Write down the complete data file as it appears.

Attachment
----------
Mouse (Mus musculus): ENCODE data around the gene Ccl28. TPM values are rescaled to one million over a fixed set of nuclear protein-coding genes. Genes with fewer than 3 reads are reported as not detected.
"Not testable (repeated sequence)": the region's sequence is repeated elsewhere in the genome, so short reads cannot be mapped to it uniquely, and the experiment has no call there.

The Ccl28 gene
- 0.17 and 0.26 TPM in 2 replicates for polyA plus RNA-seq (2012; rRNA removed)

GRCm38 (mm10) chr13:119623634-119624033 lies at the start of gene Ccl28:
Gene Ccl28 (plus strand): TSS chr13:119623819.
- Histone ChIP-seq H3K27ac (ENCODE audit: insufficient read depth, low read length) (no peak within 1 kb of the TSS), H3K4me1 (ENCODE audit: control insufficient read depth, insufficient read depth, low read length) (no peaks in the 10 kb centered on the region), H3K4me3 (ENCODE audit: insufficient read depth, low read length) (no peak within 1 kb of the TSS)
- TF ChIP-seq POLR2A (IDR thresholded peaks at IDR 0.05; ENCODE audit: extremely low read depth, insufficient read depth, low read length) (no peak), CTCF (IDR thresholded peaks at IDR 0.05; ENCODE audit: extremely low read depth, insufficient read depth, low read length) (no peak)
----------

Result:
Mouse (Mus musculus): ENCODE data around the gene Ccl28. TPM values are rescaled to one million over a fixed set of nuclear protein-coding genes. Genes with fewer than 3 reads are reported as not detected.
"Not testable (repeated sequence)": the region's sequence is repeated elsewhere in the genome, so short reads cannot be mapped to it uniquely, and the experiment has no call there.

The Ccl28 gene
- 0.17 and 0.26 TPM in 2 replicates for polyA plus RNA-seq (2012; rRNA removed)

GRCm38 (mm10) chr13:119623634-119624033 lies at the start of gene Ccl28:
Gene Ccl28 (plus strand): TSS chr13:119623819.
- Histone ChIP-seq H3K27ac (ENCODE audit: insufficient read depth, low read length) (no peak within 1 kb of the TSS), H3K4me1 (ENCODE audit: control insufficient read depth, insufficient read depth, low read length) (no peaks in the 10 kb centered on the region), H3K4me3 (ENCODE audit: insufficient read depth, low read length) (no peak within 1 kb of the TSS)
- TF ChIP-seq POLR2A (IDR thresholded peaks at IDR 0.05; ENCODE audit: extremely low read depth, insufficient read depth, low read length) (no peak), CTCF (IDR thresholded peaks at IDR 0.05; ENCODE audit: extremely low read depth, insufficient read depth, low read length) (no peak)